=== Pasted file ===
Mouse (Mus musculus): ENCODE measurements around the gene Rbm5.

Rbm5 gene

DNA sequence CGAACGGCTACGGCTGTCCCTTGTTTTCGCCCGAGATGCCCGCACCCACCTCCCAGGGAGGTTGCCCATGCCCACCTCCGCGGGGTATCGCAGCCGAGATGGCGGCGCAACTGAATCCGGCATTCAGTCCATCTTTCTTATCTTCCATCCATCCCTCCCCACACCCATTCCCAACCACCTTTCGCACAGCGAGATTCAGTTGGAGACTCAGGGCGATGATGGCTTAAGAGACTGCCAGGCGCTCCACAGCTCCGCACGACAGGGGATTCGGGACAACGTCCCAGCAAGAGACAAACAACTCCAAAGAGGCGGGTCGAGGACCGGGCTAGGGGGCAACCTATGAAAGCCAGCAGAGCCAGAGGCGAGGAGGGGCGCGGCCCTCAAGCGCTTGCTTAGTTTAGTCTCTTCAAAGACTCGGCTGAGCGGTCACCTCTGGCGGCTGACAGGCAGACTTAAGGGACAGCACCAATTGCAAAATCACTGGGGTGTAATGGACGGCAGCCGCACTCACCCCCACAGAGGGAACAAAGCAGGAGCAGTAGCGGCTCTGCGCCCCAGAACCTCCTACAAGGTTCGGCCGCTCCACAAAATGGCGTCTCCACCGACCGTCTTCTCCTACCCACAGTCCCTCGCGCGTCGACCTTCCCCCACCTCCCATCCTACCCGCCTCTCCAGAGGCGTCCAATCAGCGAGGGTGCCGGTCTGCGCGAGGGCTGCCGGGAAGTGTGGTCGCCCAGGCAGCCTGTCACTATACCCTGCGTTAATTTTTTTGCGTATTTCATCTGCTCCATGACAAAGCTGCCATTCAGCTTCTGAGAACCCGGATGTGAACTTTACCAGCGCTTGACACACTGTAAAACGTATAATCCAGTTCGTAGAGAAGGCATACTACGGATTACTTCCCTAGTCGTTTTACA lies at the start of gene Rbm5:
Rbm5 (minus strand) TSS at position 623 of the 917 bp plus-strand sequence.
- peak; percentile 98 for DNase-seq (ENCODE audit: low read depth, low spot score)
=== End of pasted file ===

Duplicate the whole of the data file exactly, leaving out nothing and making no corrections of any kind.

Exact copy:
Mouse (Mus musculus): ENCODE measurements around the gene Rbm5.

Rbm5 gene

DNA sequence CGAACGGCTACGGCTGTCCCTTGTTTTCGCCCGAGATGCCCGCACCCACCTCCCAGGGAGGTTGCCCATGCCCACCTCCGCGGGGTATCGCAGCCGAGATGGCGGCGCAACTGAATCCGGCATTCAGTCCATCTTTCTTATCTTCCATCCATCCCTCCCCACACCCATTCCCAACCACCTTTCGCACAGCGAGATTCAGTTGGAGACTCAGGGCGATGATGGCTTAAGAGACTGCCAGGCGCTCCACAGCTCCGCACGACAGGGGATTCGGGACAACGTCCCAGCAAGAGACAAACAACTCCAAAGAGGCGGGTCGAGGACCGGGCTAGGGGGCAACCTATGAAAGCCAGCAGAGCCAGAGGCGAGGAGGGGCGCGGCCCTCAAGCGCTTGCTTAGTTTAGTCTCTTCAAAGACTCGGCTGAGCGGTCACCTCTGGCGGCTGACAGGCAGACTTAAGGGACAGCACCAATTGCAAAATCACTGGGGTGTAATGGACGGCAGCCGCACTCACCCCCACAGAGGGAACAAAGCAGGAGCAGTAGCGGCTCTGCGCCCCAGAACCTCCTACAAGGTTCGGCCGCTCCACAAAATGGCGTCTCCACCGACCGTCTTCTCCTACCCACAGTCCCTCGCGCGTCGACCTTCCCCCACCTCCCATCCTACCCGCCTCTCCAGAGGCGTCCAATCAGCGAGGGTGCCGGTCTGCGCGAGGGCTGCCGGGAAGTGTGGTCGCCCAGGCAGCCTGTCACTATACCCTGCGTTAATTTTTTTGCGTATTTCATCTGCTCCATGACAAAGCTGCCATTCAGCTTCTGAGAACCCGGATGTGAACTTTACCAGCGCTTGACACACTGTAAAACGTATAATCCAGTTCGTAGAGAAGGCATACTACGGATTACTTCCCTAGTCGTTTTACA lies at the start of gene Rbm5:
Rbm5 (minus strand) TSS at position 623 of the 917 bp plus-strand sequence.
- peak; percentile 98 for DNase-seq (ENCODE audit: low read depth, low spot score)